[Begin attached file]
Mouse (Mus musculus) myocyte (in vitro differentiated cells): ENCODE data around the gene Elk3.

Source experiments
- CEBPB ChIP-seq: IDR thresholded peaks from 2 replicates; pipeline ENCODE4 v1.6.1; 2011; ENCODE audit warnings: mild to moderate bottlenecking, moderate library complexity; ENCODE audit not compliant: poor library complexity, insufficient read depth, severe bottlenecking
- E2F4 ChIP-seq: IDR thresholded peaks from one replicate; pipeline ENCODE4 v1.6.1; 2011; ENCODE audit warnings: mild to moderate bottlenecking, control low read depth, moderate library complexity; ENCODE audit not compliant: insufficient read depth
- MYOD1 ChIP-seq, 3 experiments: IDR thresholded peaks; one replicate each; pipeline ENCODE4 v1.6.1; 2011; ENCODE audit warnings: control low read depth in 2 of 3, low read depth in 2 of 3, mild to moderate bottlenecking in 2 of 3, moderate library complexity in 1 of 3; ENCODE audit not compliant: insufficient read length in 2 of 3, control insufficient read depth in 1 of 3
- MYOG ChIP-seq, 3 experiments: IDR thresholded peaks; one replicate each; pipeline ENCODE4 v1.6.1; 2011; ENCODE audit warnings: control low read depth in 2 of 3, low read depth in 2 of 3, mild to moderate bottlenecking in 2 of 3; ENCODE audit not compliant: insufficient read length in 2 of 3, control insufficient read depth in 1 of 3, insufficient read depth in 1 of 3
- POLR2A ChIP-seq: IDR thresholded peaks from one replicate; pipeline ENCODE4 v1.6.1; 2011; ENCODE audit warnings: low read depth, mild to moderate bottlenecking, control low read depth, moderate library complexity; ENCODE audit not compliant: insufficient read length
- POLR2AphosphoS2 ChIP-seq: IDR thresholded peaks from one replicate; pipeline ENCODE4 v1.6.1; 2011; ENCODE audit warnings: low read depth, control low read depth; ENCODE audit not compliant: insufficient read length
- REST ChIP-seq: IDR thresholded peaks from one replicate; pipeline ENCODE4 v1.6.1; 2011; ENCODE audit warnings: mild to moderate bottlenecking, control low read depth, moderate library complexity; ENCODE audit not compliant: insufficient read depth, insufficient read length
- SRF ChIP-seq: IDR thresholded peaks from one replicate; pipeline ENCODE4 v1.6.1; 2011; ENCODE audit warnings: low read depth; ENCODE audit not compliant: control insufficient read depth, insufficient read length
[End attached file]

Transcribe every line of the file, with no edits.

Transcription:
Mouse (Mus musculus) myocyte (in vitro differentiated cells): ENCODE data around the gene Elk3.

Source experiments
- CEBPB ChIP-seq: IDR thresholded peaks from 2 replicates; pipeline ENCODE4 v1.6.1; 2011; ENCODE audit warnings: mild to moderate bottlenecking, moderate library complexity; ENCODE audit not compliant: poor library complexity, insufficient read depth, severe bottlenecking
- E2F4 ChIP-seq: IDR thresholded peaks from one replicate; pipeline ENCODE4 v1.6.1; 2011; ENCODE audit warnings: mild to moderate bottlenecking, control low read depth, moderate library complexity; ENCODE audit not compliant: insufficient read depth
- MYOD1 ChIP-seq, 3 experiments: IDR thresholded peaks; one replicate each; pipeline ENCODE4 v1.6.1; 2011; ENCODE audit warnings: control low read depth in 2 of 3, low read depth in 2 of 3, mild to moderate bottlenecking in 2 of 3, moderate library complexity in 1 of 3; ENCODE audit not compliant: insufficient read length in 2 of 3, control insufficient read depth in 1 of 3
- MYOG ChIP-seq, 3 experiments: IDR thresholded peaks; one replicate each; pipeline ENCODE4 v1.6.1; 2011; ENCODE audit warnings: control low read depth in 2 of 3, low read depth in 2 of 3, mild to moderate bottlenecking in 2 of 3; ENCODE audit not compliant: insufficient read length in 2 of 3, control insufficient read depth in 1 of 3, insufficient read depth in 1 of 3
- POLR2A ChIP-seq: IDR thresholded peaks from one replicate; pipeline ENCODE4 v1.6.1; 2011; ENCODE audit warnings: low read depth, mild to moderate bottlenecking, control low read depth, moderate library complexity; ENCODE audit not compliant: insufficient read length
- POLR2AphosphoS2 ChIP-seq: IDR thresholded peaks from one replicate; pipeline ENCODE4 v1.6.1; 2011; ENCODE audit warnings: low read depth, control low read depth; ENCODE audit not compliant: insufficient read length
- REST ChIP-seq: IDR thresholded peaks from one replicate; pipeline ENCODE4 v1.6.1; 2011; ENCODE audit warnings: mild to moderate bottlenecking, control low read depth, moderate library complexity; ENCODE audit not compliant: insufficient read depth, insufficient read length
- SRF ChIP-seq: IDR thresholded peaks from one replicate; pipeline ENCODE4 v1.6.1; 2011; ENCODE audit warnings: low read depth; ENCODE audit not compliant: control insufficient read depth, insufficient read length